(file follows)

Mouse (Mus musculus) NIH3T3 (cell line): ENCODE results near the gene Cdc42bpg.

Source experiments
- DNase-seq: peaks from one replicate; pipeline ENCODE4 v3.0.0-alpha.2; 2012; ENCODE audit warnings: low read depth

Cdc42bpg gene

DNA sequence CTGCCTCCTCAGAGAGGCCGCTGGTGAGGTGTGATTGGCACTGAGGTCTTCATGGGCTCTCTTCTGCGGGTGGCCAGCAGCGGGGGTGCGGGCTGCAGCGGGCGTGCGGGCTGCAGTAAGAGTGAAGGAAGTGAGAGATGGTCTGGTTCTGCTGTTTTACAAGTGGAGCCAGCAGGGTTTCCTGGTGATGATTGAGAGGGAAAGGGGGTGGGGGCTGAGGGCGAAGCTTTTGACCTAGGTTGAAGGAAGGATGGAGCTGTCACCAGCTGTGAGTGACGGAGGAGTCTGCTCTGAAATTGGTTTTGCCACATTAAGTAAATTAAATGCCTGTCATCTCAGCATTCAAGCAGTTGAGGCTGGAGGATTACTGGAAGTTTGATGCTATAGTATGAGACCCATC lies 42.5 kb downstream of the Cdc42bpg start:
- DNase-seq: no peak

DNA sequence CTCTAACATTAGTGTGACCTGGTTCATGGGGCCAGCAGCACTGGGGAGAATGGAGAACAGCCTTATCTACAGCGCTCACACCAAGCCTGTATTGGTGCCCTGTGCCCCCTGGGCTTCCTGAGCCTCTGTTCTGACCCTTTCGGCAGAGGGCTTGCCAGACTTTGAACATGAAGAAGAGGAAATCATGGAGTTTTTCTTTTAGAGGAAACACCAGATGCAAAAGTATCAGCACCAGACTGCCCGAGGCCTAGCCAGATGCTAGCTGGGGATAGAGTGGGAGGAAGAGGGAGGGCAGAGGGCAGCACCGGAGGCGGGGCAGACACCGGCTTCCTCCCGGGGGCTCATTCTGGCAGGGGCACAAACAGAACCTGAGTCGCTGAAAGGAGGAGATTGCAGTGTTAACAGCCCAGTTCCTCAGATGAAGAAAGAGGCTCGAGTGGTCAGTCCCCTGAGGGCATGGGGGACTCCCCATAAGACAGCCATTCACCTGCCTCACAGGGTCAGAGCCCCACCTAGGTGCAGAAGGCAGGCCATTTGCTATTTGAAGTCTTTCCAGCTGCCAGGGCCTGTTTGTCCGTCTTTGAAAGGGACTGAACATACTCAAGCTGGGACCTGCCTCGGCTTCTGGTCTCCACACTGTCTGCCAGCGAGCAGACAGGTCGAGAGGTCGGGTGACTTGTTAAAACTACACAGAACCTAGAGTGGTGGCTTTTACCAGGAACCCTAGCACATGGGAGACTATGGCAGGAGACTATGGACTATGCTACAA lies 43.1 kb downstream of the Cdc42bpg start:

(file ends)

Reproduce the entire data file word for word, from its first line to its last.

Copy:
Mouse (Mus musculus) NIH3T3 (cell line): ENCODE results near the gene Cdc42bpg.

Source experiments
- DNase-seq: peaks from one replicate; pipeline ENCODE4 v3.0.0-alpha.2; 2012; ENCODE audit warnings: low read depth

Cdc42bpg gene

DNA sequence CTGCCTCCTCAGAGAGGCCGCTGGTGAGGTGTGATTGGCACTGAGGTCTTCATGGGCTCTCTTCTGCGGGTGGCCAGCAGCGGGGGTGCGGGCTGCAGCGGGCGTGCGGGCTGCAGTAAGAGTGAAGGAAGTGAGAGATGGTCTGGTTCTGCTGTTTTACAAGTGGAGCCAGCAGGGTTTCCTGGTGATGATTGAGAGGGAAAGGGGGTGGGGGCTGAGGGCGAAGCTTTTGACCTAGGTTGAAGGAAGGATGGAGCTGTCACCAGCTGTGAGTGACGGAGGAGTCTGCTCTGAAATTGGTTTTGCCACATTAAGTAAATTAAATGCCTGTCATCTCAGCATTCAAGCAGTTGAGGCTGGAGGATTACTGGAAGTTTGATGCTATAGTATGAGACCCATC lies 42.5 kb downstream of the Cdc42bpg start:
- DNase-seq: no peak

DNA sequence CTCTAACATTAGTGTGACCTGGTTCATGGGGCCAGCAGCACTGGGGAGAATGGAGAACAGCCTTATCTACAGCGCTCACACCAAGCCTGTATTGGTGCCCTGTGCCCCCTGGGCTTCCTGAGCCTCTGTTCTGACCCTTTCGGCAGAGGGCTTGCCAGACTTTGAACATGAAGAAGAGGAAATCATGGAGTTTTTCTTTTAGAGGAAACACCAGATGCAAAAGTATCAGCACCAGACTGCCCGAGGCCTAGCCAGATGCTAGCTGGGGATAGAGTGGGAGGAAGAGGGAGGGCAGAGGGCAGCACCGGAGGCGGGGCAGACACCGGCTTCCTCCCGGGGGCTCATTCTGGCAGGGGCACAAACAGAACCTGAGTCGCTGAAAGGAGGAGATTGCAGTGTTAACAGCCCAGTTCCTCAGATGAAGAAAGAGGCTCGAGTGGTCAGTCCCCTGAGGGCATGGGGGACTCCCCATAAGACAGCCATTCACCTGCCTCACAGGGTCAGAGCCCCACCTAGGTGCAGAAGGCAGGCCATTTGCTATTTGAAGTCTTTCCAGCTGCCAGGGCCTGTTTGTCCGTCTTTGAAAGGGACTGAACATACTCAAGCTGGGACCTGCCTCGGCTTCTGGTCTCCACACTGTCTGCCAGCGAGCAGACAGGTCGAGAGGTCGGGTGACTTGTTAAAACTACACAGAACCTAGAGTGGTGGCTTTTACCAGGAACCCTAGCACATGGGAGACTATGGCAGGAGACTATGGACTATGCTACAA lies 43.1 kb downstream of the Cdc42bpg start: